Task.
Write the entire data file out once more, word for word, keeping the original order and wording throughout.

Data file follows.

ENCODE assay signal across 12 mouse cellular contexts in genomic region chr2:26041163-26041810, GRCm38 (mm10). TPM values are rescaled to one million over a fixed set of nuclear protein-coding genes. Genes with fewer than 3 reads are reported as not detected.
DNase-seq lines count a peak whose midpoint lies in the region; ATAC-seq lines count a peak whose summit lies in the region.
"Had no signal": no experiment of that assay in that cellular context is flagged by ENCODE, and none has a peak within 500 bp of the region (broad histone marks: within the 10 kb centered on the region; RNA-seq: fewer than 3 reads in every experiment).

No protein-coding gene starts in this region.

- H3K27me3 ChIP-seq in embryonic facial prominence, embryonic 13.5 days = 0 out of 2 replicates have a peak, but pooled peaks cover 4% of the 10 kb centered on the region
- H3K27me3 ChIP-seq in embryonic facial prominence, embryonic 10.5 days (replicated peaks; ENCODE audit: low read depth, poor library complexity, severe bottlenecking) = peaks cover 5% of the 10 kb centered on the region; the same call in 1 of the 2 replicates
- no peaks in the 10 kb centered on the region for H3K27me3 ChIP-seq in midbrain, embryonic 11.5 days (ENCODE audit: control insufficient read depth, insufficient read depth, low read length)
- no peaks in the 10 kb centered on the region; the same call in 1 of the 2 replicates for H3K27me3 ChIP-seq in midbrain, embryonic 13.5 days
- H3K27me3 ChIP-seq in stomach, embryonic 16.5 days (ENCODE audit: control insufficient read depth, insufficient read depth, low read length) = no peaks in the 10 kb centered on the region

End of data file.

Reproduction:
ENCODE assay signal across 12 mouse cellular contexts in genomic region chr2:26041163-26041810, GRCm38 (mm10). TPM values are rescaled to one million over a fixed set of nuclear protein-coding genes. Genes with fewer than 3 reads are reported as not detected.
DNase-seq lines count a peak whose midpoint lies in the region; ATAC-seq lines count a peak whose summit lies in the region.
"Had no signal": no experiment of that assay in that cellular context is flagged by ENCODE, and none has a peak within 500 bp of the region (broad histone marks: within the 10 kb centered on the region; RNA-seq: fewer than 3 reads in every experiment).

No protein-coding gene starts in this region.

- H3K27me3 ChIP-seq in embryonic facial prominence, embryonic 13.5 days = 0 out of 2 replicates have a peak, but pooled peaks cover 4% of the 10 kb centered on the region
- H3K27me3 ChIP-seq in embryonic facial prominence, embryonic 10.5 days (replicated peaks; ENCODE audit: low read depth, poor library complexity, severe bottlenecking) = peaks cover 5% of the 10 kb centered on the region; the same call in 1 of the 2 replicates
- no peaks in the 10 kb centered on the region for H3K27me3 ChIP-seq in midbrain, embryonic 11.5 days (ENCODE audit: control insufficient read depth, insufficient read depth, low read length)
- no peaks in the 10 kb centered on the region; the same call in 1 of the 2 replicates for H3K27me3 ChIP-seq in midbrain, embryonic 13.5 days
- H3K27me3 ChIP-seq in stomach, embryonic 16.5 days (ENCODE audit: control insufficient read depth, insufficient read depth, low read length) = no peaks in the 10 kb centered on the region